Paul’s first letter to the Thessalonians, which some would argue was his second (Wanamaker), or his first and second combined (Murphy-O’Connor), was written to encourage a novice community of mostly Gentile believers to stand firm in the face of persecution until the parousia of the Lord, when the wrath of God would come against the world and they would be delivered from their suffering and united with their Lord. This is the narrative—or eschatological—frame of the letter, and it controls Paul’s argument at every point.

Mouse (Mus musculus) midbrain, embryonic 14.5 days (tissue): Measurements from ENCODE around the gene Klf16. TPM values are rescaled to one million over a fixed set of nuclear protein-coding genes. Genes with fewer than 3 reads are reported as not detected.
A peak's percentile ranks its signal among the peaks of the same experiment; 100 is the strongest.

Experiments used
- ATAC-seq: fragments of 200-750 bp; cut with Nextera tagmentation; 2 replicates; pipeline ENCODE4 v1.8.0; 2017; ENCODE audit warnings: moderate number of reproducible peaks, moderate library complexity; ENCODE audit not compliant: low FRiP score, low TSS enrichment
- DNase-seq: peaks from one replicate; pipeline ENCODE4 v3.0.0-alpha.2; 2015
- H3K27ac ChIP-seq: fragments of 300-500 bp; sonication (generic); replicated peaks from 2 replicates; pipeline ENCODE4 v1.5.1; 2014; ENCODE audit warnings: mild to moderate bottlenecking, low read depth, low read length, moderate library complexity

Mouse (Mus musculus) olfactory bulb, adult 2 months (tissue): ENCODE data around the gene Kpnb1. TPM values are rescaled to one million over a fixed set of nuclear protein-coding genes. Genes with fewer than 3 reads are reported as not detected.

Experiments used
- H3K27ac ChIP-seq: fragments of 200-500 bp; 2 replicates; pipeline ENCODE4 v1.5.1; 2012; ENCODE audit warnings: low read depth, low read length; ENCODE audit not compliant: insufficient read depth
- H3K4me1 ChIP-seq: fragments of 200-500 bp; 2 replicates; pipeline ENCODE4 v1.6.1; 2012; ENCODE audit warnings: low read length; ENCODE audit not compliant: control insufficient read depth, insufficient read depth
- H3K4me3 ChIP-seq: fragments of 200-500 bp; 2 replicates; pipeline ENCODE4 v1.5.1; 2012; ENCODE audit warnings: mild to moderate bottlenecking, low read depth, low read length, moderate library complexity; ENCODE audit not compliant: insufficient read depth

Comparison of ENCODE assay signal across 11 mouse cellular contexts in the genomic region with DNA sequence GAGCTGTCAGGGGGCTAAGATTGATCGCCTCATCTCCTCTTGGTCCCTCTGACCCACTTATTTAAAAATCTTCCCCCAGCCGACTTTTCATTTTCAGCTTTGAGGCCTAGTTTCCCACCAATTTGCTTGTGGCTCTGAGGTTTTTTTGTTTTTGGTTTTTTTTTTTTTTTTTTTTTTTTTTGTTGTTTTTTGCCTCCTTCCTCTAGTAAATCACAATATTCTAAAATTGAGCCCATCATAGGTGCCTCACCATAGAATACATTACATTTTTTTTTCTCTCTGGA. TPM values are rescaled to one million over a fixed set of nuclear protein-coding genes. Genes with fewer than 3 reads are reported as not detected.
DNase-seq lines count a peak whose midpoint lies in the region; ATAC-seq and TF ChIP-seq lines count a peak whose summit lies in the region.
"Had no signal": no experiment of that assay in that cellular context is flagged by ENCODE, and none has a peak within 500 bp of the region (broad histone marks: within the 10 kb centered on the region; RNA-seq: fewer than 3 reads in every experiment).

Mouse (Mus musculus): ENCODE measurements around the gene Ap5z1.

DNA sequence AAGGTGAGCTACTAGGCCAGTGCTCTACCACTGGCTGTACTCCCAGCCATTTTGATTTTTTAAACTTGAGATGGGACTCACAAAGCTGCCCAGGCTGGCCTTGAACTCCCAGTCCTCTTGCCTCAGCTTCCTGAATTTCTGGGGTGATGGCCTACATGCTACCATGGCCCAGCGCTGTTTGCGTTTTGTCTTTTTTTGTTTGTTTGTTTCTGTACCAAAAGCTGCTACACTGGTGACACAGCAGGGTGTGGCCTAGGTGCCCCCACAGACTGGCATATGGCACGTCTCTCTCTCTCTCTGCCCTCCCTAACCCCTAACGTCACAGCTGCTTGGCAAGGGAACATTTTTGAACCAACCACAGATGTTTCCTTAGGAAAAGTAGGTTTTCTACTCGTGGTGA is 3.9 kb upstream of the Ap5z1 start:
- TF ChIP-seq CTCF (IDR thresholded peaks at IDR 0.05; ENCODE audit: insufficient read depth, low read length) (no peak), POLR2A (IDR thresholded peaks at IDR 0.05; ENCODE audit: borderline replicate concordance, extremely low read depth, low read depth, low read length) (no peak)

The same can be said of his first letter to the Corinthians. They “wait for the revealing of our Lord Jesus Christ, who will sustain you to the end, guiltless in the day of our Lord Jesus Christ” (1 Cor. 1:7–8). The rulers of the present age are doomed to pass away (2:6). The quality of the apostles’ work will be revealed when a day of fire comes (3:13). The Lord is coming to “bring to light the things now hidden in darkness and… disclose the purposes of the heart”, when everyone will receive his or her commendation from God (4:5). A “day of the Lord” is coming, when “the saints will judge the world”, and the righteous will inherit the kingdom of God (5:5; 6:2, 9). A time of distress is approaching; the “present form of this world is passing away” (7:26, 31). In the Lord’s supper they proclaim his death “until he comes” (11:26). The world will be condemned (11:32). The dead in Christ will be raised at his coming and will inherit the kingdom (15:23, 50-56). Paul prays that the Lord will come (16:22).